Adaptive changes adapt a system to a changing environment. This type of change is triggered from the solution domain, e.g., by modifications to the base technology like operating systems or changes to third-party software. Like perfective changes, adaptive changes also come in two flavors, anticipated ones and unanticipated ones. Good software architectures prevent adaptive changes from rippling through the system, e.g., by encapsulating hardware-specific code in a specific layer. However, this works well only for changes that do not violate the assumptions that were made when the architecture was designed. One counter-example I observed was a memory management layer in an embedded system. A new hardware generation came with an all new flash memory system that promised a significant speed-up for memory accesses. However, in contrast to the old hardware, access times in the new hardware, were highly unbalanced, i.e., reading was a lot faster than writing to the memory. The system could finally benefit from that to gain an overall performance improvement. The changes that were required to achieve this, however, went way beyond the memory management layer as access patterns in many parts of the system had to be redesigned. In general, abstractions meant to encapsulate adaptive changes tend to brake once non-functional characteristics like performance or error-handling are affected. Often, the resulting unanticipated changes affect pieces of code that are assumed stable.

Moreover, the relatively safe world of Java, .Net and the likes cannot be taken for granted. Other, less widespread technologies tend to change more often and more dramatically. In one case that I experienced, the vendor of a proprietary programming languages released a new version of the language that was not fully compatible to the old version. The user of the language, forced to updated due to the end of support for the old version, had to migrate about 1.2 million lines of code to the new version of the language. This update required changes in a large portion of the source code files and could not be fully automated. In fact, a great number of manual changes were required, many of them touching code files that had been be completely stable for almost a decade! Ironically, a number of changes also had to be carried out in dead code, i.e., files that later turned out to be unused. During the migration, however, time pressure did not allow to systematically identify the dead files. So, in this case unanticipated changes were made even more costly by code quality issues (i.e., dead code).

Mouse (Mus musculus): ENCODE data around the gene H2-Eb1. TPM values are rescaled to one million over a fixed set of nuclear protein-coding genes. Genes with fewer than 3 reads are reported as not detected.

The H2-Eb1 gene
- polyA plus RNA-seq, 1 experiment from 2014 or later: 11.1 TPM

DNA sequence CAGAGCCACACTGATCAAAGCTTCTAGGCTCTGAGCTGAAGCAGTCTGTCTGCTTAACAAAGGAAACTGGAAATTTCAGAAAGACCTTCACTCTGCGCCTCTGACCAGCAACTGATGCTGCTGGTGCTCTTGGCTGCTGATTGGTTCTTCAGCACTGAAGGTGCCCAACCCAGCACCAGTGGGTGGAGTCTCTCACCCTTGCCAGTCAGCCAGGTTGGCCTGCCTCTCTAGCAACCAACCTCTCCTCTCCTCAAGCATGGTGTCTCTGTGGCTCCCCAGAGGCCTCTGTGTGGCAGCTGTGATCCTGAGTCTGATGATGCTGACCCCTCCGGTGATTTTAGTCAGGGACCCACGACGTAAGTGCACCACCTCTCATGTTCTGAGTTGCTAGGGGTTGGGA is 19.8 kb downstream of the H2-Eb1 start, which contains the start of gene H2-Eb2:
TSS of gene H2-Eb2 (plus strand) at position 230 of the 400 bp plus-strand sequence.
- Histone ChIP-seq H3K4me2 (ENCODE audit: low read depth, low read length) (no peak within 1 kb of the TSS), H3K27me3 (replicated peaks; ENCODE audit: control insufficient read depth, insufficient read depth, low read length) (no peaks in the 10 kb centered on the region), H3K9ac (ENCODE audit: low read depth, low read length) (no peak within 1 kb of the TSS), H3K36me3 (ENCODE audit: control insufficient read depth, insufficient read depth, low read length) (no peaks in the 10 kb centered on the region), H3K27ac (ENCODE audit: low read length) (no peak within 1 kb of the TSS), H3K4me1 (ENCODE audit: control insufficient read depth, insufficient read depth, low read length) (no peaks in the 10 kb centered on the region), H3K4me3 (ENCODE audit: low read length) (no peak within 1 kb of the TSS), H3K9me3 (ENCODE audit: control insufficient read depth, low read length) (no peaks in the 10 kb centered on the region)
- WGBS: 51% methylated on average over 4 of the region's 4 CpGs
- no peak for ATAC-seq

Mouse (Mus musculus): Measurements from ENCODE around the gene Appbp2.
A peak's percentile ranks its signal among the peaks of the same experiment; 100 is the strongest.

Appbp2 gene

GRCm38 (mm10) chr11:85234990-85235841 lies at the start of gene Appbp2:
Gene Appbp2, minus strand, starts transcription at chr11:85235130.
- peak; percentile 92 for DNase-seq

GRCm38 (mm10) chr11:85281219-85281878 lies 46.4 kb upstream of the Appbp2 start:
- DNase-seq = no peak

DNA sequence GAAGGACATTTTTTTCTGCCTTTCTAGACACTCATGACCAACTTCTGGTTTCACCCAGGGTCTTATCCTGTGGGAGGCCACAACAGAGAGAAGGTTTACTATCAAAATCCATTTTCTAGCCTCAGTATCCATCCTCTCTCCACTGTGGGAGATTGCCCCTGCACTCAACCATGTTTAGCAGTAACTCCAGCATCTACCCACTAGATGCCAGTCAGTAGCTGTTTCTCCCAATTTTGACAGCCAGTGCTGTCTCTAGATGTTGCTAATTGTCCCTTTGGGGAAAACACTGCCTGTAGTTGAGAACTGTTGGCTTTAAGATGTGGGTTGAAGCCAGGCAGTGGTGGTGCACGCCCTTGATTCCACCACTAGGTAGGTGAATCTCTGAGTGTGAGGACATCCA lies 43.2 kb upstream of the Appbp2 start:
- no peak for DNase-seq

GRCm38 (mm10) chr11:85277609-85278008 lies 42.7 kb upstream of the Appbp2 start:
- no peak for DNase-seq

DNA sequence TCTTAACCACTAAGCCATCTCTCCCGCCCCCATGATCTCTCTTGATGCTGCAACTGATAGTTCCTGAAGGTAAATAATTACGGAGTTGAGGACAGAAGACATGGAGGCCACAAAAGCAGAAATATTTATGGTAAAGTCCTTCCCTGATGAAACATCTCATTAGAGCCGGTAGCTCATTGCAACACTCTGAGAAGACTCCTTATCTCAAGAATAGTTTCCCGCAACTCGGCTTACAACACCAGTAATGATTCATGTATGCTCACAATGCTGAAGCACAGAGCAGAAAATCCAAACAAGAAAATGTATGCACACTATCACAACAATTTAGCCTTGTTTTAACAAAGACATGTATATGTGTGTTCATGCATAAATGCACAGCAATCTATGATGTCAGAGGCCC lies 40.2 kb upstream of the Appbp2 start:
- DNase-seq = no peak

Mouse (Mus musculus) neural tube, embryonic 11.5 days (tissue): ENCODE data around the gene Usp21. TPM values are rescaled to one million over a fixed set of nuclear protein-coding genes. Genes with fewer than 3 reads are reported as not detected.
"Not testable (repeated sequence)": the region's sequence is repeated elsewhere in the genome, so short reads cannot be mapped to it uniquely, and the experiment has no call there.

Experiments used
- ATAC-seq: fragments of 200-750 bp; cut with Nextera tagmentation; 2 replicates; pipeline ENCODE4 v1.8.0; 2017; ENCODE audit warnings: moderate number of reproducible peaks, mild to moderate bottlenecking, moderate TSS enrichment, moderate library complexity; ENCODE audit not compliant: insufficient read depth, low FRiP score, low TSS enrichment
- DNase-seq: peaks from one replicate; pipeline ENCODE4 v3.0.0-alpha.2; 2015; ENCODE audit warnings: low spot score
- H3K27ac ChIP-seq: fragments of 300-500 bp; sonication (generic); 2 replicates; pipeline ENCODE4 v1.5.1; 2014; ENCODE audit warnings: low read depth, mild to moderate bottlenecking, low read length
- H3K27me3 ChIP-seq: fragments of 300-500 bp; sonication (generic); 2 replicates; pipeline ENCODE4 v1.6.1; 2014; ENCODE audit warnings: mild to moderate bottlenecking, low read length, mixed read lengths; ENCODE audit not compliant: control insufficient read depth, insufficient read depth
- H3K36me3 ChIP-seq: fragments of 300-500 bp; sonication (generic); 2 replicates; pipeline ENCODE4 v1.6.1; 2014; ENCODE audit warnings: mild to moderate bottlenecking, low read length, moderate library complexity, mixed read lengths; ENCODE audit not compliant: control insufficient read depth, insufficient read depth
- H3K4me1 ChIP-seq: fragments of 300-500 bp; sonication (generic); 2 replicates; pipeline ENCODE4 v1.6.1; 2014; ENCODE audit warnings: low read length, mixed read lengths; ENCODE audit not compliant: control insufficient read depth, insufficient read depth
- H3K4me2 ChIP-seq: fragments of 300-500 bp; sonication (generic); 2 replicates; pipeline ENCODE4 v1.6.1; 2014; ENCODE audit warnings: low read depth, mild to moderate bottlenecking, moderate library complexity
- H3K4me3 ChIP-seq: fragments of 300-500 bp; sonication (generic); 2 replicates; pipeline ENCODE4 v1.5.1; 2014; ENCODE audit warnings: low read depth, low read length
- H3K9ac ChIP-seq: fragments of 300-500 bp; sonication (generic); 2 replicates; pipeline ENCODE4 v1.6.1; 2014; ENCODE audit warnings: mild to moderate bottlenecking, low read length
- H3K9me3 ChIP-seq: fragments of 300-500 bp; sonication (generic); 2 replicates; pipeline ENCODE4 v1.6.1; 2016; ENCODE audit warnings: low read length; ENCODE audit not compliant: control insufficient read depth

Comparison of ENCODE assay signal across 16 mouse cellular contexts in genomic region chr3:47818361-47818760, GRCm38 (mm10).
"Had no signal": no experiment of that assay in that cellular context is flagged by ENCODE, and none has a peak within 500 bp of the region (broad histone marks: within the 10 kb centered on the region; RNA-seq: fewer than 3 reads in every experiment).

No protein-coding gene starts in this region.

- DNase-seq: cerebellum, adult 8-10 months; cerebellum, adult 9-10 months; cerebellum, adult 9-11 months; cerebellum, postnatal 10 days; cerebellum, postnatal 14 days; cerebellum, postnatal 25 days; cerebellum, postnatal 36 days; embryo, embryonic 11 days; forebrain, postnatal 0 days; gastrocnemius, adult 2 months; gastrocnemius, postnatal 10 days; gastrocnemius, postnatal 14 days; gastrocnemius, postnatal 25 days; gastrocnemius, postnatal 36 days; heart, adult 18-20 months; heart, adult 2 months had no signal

Even if you exclude such dramatic cross-cutting changes, it is very difficult to fully anticipate adaptive changes and their impact due to the complexity of the solution domain of today’s systems. A modern business information system with a central (probably distributed) server and an web interface is built on a incredibly large technology stack that, among others, includes the hardware of the servers and clients, the operating systems, browsers, an execution environment like Java, application servers, database servers, caching systems, load balancers and a plethora of libraries; open-source and commercial. The systems for which we conduct a systematic technology stack evaluation often use dozens of libraries and frameworks. Particularly, in the Java ecosystem is not uncommon to use 50 or more different libraries. The system we analyzed in [2] relies on 87 different JAR files! One can imagine that even the most sophisticated process for managing adaptive changes will not be able to predict their expected impact precisely.

Corrective Changes